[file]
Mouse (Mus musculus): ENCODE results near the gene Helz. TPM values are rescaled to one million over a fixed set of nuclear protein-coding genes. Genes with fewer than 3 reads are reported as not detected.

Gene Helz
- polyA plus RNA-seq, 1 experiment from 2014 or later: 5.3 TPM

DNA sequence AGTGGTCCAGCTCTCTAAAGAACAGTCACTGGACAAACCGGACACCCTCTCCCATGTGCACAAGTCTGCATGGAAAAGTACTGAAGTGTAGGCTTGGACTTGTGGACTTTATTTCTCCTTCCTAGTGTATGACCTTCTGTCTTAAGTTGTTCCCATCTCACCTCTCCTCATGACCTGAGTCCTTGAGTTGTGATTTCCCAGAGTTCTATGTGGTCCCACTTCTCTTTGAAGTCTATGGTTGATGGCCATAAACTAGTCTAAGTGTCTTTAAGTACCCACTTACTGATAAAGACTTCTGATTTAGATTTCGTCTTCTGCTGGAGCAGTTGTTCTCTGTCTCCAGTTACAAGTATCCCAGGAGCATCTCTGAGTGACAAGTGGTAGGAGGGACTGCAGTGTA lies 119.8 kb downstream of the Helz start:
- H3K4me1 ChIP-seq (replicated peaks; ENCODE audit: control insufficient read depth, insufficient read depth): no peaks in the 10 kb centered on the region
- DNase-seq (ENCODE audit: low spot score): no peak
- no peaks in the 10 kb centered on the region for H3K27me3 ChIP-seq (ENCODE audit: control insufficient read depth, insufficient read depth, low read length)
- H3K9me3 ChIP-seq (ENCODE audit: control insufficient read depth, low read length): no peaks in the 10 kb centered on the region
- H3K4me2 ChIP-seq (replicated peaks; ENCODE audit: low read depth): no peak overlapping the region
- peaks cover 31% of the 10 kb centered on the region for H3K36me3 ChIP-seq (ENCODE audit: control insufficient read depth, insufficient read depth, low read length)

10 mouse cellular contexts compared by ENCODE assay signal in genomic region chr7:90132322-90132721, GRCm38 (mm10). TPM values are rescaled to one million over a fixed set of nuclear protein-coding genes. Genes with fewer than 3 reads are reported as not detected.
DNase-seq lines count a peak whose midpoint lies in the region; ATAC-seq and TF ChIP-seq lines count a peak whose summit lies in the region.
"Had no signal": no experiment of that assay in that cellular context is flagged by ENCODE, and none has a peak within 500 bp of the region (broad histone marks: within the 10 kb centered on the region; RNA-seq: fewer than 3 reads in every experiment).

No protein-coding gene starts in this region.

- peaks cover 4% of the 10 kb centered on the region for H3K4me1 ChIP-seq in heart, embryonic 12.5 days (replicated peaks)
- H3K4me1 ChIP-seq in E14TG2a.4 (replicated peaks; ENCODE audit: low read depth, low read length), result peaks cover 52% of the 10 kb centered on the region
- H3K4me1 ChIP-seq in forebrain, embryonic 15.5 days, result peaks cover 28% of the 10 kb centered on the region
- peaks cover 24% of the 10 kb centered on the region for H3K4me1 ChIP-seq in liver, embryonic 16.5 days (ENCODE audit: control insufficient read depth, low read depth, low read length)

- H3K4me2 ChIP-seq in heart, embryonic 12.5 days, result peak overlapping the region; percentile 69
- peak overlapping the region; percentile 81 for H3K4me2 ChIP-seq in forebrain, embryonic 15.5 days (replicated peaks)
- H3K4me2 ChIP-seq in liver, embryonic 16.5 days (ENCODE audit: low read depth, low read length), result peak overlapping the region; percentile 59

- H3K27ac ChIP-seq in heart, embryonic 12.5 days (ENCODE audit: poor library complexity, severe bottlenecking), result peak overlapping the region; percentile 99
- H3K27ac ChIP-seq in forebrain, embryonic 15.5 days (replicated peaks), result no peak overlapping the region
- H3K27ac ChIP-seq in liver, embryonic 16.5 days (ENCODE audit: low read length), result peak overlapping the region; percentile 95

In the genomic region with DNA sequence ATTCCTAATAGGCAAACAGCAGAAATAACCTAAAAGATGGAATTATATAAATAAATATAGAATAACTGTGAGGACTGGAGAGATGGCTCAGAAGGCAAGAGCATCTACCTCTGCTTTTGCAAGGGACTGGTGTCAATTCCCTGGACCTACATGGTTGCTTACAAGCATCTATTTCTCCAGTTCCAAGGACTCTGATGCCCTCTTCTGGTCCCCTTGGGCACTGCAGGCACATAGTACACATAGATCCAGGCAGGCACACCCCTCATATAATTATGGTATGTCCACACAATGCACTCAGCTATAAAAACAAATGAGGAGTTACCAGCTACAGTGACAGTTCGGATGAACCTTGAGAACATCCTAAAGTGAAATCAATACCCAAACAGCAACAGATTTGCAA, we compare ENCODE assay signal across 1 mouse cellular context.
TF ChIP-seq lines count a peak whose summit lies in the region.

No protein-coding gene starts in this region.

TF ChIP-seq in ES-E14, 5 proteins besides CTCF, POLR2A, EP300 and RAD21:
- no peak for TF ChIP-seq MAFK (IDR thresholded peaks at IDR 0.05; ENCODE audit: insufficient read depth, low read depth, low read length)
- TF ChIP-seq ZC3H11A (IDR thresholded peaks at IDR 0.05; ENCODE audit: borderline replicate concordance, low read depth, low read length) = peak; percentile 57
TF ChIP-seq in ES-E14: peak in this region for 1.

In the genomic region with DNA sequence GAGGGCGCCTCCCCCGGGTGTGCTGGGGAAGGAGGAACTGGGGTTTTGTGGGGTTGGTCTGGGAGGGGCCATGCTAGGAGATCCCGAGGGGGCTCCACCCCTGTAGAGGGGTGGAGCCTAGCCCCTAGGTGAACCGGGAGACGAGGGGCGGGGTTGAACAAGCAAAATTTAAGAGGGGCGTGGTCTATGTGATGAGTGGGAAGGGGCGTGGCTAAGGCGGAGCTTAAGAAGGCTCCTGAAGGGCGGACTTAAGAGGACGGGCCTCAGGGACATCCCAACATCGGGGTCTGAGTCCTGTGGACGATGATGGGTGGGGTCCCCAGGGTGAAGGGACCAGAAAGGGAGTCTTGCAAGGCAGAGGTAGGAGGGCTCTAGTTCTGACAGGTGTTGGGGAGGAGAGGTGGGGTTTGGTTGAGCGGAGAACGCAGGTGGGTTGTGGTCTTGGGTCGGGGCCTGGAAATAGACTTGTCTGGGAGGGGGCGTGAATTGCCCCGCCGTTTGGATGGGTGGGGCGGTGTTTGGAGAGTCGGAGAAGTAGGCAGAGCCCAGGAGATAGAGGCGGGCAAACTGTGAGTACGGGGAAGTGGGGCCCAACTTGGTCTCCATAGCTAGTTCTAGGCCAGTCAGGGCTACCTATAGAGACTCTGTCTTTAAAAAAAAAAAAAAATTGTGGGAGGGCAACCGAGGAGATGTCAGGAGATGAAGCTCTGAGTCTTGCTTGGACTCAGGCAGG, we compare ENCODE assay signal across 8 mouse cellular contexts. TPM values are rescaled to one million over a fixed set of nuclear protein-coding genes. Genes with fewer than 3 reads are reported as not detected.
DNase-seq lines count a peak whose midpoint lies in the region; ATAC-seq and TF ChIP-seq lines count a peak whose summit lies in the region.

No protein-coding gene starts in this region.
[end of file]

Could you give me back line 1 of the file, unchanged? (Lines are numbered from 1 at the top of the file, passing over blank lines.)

Mouse (Mus musculus): ENCODE results near the gene Helz. TPM values are rescaled to one million over a fixed set of nuclear protein-coding genes. Genes with fewer than 3 reads are reported as not detected.